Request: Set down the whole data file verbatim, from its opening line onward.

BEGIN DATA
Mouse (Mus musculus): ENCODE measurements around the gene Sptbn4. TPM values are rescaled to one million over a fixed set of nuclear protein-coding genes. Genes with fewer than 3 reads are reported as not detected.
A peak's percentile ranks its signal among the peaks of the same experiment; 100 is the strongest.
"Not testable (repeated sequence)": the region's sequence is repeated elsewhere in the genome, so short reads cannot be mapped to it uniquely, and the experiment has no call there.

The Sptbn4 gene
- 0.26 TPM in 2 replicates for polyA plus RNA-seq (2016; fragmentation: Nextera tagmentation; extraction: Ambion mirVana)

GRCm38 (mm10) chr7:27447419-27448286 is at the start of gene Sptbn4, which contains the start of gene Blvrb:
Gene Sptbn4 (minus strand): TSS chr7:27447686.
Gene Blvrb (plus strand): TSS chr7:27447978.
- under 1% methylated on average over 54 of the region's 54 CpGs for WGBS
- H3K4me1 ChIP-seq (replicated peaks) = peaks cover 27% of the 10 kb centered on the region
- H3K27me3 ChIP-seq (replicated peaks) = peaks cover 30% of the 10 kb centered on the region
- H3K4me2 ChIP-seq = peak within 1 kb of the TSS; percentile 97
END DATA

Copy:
Mouse (Mus musculus): ENCODE measurements around the gene Sptbn4. TPM values are rescaled to one million over a fixed set of nuclear protein-coding genes. Genes with fewer than 3 reads are reported as not detected.
A peak's percentile ranks its signal among the peaks of the same experiment; 100 is the strongest.
"Not testable (repeated sequence)": the region's sequence is repeated elsewhere in the genome, so short reads cannot be mapped to it uniquely, and the experiment has no call there.

The Sptbn4 gene
- 0.26 TPM in 2 replicates for polyA plus RNA-seq (2016; fragmentation: Nextera tagmentation; extraction: Ambion mirVana)

GRCm38 (mm10) chr7:27447419-27448286 is at the start of gene Sptbn4, which contains the start of gene Blvrb:
Gene Sptbn4 (minus strand): TSS chr7:27447686.
Gene Blvrb (plus strand): TSS chr7:27447978.
- under 1% methylated on average over 54 of the region's 54 CpGs for WGBS
- H3K4me1 ChIP-seq (replicated peaks) = peaks cover 27% of the 10 kb centered on the region
- H3K27me3 ChIP-seq (replicated peaks) = peaks cover 30% of the 10 kb centered on the region
- H3K4me2 ChIP-seq = peak within 1 kb of the TSS; percentile 97